Monday, May 11, 2015


You Are So Immodest

by Reb Akiva @ Mystical Paths


mig commented: “we …have to be truthful with realizing that immodesty is a big problem in the frum community. The author is right. Many frum women today dress inappropriately. I see it every day. Tight skirts and blouses, legs uncovered,hair uncovered and this is not being addressed by the rabbonim of most communities.”

Mig, if only it was so easy to be “truthful”.  Modesty and the standards of such are context dependent, and therefore it is ONLY the rabbonim of those communities who can address it, and decide if it needs to be addressed.  Let me explain:

Anyone who does halachic research into tznius (modesty) laws immediately finds that much of the standards are dependent on time and place.  Some examples: We had some families move into our town from Yemen (yes, Yeminite Jews).  The women dress head to toe and wrap their heads, Arab style.  They looked at the women in the most ultra-orthodox community in our area and immediately declared them extremely immodest! 

In some frum communities, covering your hair with a sheital (wig) is not considered modest.  In others, covering your hair NOT with a wig is not considered modest! 

Can stockings be flesh colored?  Depends on your community.  Or how thick do they have to be?  Depends on your community.

A few basics are clear: covering to the elbows and knees, covering the hair if married, and covering the neckline.  Beyond that…it’s relative.

Also I strongly feel the following statment is very unfair:  (We are all responsible for our....If you want more, stay inside or put on a blindfold! And when making a statement that Hashem Hates This, prove it – bring your sources.)  I would expect such a statement from a feminist not from a rabbi.

One can look with a bad eye on ANY subject.  I can watch people cut in line, stealing each others time, in the store.  I can watch people take advantage in synagogue, never helping or donating but always using and complaining.  I can watch frum children fight, hit each other, insult and hurt each other, and knock adults out of the way.  I can watch bochorim waste time, hang out behind yeshiva, smoke, drink, and act haughty because they’re “learning”.  I can watch the rabbi manipulate people to get donations.

Or I can literally look at the same and see people running to do favors for each other, pushing through the store to help their families as soon as possible.  I can see people that even when they don’t feel close still make a point of coming to synagogue.  I can see children playing and trying to learn good middos, though not always succeeding.  I can see yeshiva bochorim taking a break and getting a few moments of downtime so they can recharge to focus on Torah.  And I can see a hard working rabbi struggling to get donations to help people only he knows are desperately in need.

The same goes for tznius.

Anonymous added: There is a problem of modesty in frum communities. And I say this as a religious woman myself.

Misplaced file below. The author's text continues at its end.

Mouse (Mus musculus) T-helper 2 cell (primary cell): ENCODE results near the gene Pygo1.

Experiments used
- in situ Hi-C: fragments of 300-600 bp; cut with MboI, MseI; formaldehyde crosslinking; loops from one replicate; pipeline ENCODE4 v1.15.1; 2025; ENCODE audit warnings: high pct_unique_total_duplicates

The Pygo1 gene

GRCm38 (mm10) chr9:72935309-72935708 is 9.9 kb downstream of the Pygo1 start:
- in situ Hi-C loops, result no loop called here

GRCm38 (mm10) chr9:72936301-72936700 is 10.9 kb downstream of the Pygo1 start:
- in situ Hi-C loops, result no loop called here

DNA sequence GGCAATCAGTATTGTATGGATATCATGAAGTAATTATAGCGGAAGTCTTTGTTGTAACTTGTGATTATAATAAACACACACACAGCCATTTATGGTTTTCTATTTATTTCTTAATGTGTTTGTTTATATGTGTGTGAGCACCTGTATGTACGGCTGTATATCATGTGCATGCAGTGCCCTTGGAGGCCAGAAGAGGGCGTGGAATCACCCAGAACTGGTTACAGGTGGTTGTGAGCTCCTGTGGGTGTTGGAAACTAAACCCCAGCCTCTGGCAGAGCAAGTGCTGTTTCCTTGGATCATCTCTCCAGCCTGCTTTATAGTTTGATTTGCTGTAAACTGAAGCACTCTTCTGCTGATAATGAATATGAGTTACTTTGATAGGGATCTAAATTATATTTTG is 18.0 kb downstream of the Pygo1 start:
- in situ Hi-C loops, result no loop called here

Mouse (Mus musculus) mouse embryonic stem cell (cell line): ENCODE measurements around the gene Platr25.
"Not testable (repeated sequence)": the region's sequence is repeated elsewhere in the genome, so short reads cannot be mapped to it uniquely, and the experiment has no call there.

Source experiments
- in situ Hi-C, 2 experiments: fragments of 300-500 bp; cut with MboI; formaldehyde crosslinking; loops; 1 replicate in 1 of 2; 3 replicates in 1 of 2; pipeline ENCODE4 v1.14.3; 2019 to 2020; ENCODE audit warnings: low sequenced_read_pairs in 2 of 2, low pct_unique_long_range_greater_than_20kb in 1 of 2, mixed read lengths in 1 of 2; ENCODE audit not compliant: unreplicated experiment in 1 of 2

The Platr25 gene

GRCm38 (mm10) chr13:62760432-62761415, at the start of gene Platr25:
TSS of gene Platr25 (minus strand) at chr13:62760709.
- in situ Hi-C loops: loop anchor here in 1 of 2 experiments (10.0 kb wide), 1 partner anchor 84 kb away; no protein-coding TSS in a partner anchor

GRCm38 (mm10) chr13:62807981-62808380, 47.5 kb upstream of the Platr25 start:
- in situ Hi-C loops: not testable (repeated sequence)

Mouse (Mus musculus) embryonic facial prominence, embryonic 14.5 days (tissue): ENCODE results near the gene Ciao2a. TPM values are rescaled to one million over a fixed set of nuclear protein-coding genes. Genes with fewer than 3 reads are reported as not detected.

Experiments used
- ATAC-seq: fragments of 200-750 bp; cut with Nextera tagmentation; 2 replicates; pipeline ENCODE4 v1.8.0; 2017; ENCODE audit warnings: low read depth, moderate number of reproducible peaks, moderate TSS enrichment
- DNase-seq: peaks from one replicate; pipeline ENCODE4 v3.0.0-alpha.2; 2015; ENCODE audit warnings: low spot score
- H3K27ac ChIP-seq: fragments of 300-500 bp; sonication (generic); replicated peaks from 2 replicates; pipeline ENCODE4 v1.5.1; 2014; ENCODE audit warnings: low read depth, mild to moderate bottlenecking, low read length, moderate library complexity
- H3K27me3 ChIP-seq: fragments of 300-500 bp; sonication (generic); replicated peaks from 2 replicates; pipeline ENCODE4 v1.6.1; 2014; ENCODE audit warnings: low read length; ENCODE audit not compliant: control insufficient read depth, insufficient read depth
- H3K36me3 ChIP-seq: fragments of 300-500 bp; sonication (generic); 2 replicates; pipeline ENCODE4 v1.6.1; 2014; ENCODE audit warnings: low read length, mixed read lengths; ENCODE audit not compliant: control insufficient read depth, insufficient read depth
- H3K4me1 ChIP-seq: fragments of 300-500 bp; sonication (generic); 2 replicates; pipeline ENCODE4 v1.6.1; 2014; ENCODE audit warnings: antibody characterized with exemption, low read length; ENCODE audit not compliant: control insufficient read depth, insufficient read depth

Well, sure.  And there’s problems of wasting time.  And problems of taking advantage.  And problems of nepotism, and manipulation of social institutions, and manipulation of connections.  And shidduchim being lied about.  And even, G-d help us, our share of sick people who abuse. 

With surrounding secular society having gone full tilt hyper sexual, yes modesty must be kept as a strong point in the religious community.  And yes, there are some problems.  But that’s what we have our rabbonim for.  Zealots running around screaming about it are unlikely to help – and very likely to get themselves worked up until they do something rash and dangerous.

My community has already had to deal with the burka women ultra-othodox CULT as well as the Lev Tahor super-women-modesty cult.  The people and families that get involved are never the same, even if they leave.

Anonymous 2 added:  The rabbinical diktats regarding female modesty in dress obviously haven't worked whether abided to by women or not. The natural drives and instincts of heterosexual men will not cease merely because women cover up properly.

This is the other extreme.  We don’t throw the baby out with the bathwater.  Modesty clearly DOES make a difference, as demonstrated by lower divorce rates and higher marriage rates in the religious Jewish community.  But like anything else, there’s a golden mean – a good amount is appropriate, extremes in either doing it or yelling about it are not.

Anonymous 3 added:  I don't suppose there's any chance that you can mind your own business?

I’d say that’s the appropriate response for the zealots.  Or rather, if you really care about it, figure out how to approach it to have a positive impact.


  1. Two points I would like to make.

    1) The burka women are not modestly dressed. Modesty is not (just) about your body not being visible; it's about not calling attention to yourself. Who can help but stare at a teenage girl who looks like a small mountain of cloth with a face? (Can you tell I live in Bet Shemesh?)

    2) Covering the hair is not for modesty, and the simple proof is that only married women must cover. If it were for modesty, girls from the age of Chinuch, and certainly from the age of Bat Mitzvah, would need to cover.

  2. It is evident that the extremes are getting more extremes and it is a part of where the world society is going. As you said, "With surrounding secular society having gone full tilt hyper sexual" a mida kneged mida is that burka people will increase and also daash will too (not to compare the two literally, but analogy).


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